Sweden was an early convert to nascent Protestantism under the direction of Gustav I, occurring at about the same time as Henry VIII's conversion in England (and under much the same set of circumstances, both being the result of long-simmering conflicts between the king and the pope). Sweden would continue to be a bastion of Lutheranism during the centuries that followed. King Gustav II Adolphus Vasa was one of Sweden's most famous kings, a redoubtable warrior on the Protestant side during the Thirty Years' War, who left Sweden the first-rate power in Northern Europe for the next century. Gustavus Adolphus died at the Battle of Lützen in 1632, and reign passed to his only child, Kristina (see her section for her life).
However, Sweden's control of the Baltic region declined after the Great Northern War in the early 1700s, losing prominence to Russia and its allies—including the Danish-Norwegians. During the Napoleonic Era, Sweden lost the territory of modern Finland to Russia, and was pressed into another union with Norway in 1810 through the French Marshal Jean Baptiste Bernadotte—placed there by Napoleon as part of his reordering of Europe. The new king, who had been a Parisian Jacobin firebrand as a young man, was rumored to have had “Death to Kings” tattooed on his arm.
Eventually, the union with Norway was dissolved at the start of the 20th Century, to the relief of everyone. Rapid industrialization defined the early part of the 20th Century. The first Nobel Prizes were awarded in 1901, the gift of the chemist and entrepreneur Alfred Nobel, who had come to desire to remembered as something other than an inventor of more efficient ways for people to kill each other.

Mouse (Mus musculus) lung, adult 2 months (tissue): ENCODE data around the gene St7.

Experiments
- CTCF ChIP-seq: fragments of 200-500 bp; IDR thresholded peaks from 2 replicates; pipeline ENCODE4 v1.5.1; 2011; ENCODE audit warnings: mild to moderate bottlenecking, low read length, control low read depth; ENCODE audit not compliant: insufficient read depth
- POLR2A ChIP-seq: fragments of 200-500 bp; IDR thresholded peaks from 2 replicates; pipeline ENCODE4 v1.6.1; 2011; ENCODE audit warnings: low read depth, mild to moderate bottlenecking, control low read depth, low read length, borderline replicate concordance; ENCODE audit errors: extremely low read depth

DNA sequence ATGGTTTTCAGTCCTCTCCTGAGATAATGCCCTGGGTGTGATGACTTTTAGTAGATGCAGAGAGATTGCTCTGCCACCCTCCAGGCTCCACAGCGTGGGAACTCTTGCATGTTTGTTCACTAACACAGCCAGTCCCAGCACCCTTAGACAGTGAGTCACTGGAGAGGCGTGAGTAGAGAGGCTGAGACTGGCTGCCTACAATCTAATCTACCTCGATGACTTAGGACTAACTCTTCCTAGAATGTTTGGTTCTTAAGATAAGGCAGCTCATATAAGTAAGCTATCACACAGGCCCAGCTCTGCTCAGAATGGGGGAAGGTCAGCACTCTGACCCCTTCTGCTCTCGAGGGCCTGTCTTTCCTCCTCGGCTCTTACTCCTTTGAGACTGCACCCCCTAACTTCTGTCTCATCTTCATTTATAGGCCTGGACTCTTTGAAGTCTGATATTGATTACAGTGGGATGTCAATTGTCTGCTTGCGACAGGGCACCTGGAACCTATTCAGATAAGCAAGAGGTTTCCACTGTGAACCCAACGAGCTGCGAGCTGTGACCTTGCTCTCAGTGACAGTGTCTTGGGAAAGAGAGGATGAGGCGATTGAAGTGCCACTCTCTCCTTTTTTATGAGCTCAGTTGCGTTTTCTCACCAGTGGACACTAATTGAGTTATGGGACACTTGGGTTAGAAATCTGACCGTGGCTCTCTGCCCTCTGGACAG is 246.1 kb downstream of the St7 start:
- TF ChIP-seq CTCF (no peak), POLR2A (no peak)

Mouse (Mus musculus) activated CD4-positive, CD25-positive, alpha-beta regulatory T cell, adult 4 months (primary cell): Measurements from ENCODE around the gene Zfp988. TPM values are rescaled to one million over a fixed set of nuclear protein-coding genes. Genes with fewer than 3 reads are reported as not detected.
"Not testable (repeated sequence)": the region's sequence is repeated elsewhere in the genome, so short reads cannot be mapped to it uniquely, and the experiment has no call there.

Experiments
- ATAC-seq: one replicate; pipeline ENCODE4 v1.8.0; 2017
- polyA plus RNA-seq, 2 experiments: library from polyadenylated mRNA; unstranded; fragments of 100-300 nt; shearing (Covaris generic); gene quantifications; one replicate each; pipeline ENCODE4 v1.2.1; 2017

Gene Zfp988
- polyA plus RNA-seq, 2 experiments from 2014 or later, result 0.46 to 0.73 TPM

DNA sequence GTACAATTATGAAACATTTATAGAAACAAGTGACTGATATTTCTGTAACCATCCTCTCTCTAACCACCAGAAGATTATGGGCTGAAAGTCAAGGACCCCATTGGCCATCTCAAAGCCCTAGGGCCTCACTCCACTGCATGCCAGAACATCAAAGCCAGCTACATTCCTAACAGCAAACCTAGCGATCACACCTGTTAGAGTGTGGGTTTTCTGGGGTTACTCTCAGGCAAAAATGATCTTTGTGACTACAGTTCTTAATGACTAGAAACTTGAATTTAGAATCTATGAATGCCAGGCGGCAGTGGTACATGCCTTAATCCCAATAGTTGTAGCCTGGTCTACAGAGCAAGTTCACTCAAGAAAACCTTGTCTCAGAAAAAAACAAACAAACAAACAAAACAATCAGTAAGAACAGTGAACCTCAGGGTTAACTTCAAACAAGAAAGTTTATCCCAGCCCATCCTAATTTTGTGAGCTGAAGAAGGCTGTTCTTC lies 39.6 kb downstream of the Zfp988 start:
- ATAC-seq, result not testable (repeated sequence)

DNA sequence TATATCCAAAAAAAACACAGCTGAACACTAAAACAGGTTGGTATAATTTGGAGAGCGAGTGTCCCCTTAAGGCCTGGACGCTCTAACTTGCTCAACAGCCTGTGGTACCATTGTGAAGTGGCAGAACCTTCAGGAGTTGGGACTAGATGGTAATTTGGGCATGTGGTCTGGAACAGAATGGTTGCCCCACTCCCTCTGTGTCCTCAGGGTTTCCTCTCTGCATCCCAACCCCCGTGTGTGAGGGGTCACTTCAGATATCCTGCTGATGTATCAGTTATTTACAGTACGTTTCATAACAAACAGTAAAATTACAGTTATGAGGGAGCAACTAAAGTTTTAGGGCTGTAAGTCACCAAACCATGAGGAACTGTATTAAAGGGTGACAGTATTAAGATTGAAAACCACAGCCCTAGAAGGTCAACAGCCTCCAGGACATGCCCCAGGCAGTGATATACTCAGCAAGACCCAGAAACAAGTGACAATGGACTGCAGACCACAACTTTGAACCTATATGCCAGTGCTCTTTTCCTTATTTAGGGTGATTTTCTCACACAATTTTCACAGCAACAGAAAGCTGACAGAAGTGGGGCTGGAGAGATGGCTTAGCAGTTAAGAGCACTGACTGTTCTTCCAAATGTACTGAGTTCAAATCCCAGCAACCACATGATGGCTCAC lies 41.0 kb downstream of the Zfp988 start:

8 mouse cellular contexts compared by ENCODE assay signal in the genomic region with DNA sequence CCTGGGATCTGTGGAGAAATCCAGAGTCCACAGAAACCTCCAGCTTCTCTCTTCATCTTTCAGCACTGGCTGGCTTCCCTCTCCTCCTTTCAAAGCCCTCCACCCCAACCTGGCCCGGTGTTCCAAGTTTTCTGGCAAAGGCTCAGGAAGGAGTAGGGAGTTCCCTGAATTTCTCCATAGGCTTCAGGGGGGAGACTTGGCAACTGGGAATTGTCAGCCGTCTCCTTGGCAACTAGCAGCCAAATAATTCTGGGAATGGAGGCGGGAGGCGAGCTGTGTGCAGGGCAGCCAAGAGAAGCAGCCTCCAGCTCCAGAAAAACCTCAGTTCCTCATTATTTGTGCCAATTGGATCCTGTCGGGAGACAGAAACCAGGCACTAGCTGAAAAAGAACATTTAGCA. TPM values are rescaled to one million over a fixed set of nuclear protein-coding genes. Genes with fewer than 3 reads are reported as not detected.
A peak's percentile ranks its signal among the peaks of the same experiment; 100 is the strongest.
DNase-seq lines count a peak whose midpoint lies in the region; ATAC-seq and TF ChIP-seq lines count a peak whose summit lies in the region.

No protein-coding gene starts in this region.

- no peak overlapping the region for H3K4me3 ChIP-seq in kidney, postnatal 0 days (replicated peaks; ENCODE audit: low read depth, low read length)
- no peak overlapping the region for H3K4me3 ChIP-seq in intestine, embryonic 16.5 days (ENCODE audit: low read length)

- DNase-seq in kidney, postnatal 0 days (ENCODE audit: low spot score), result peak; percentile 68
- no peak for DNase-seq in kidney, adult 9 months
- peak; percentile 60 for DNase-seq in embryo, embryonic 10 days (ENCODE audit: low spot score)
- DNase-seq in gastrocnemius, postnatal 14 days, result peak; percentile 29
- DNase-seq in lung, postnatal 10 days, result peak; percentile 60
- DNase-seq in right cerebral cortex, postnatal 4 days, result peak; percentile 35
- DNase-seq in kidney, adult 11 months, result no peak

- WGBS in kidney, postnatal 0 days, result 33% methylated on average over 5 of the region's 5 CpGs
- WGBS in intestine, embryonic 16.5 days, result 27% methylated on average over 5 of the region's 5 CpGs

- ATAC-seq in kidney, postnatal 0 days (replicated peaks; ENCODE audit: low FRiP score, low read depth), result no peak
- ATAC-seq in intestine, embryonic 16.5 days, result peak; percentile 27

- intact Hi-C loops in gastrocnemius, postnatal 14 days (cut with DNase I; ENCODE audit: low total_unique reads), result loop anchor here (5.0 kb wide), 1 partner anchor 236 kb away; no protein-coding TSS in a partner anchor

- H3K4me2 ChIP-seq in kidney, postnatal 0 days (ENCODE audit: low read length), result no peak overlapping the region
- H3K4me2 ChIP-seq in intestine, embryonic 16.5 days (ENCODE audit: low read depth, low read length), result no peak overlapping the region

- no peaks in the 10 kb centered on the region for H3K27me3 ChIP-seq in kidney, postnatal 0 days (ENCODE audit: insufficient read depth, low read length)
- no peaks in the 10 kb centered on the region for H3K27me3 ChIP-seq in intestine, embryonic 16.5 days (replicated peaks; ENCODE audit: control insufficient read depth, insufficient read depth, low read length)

Sweden had an unbroken policy of neutrality in European wars since the middle of the Napoleonic period. The morality of this policy during World War II was controversial at the time and which is still hotly debated by scholars today. But in the years that followed, Sweden was an ardent supporter of the international order, seeing it as a way to prevent global wars and other political catastrophes.
Sweden's long history has been one of iteration and reform of its political systems and governance, and it has succeeded in creating a stable, orderly, egalitarian society, with a high degree of equality for all its citizens. Having renounced military adventurism for two centuries, it has used those resources to develop the nation, and leads many rankings of quality of life. Sweden has been at the forefront of political solutions for international problems through the United Nations, and the Swedish economist and politician Dag Hammarskjöld served as the second Secretary General of that body and remains one of the best-regarded statesmen of the Twentieth Century. As the Twenty-First Century progresses, the nation continues to endorse its egalitarian principles, as applied to all the nations of the world—and thus Sweden enhances its reputation as a willing arbiter between parties seeking to establish a lasting peace.
- Main article: Swedish cities (Civ6)
|Males||Females||Modern males||Modern females|
- The Swedish civilization's symbol is the Three Crowns, which appear on the Swedish coat of arms.
- The Swedish civilization ability is named after the prizes established by the 19th-century Swedish scientist to reward those considered to have made great contributions to humanity in different fields during the preceding year.
- Before the Swedish civilization was released, the Swedish city of Stockholm was a city-state. After Sweden's release, Stockholm became one of the Swedish cities, and it was replaced by Bologna.
Win a game as Kristina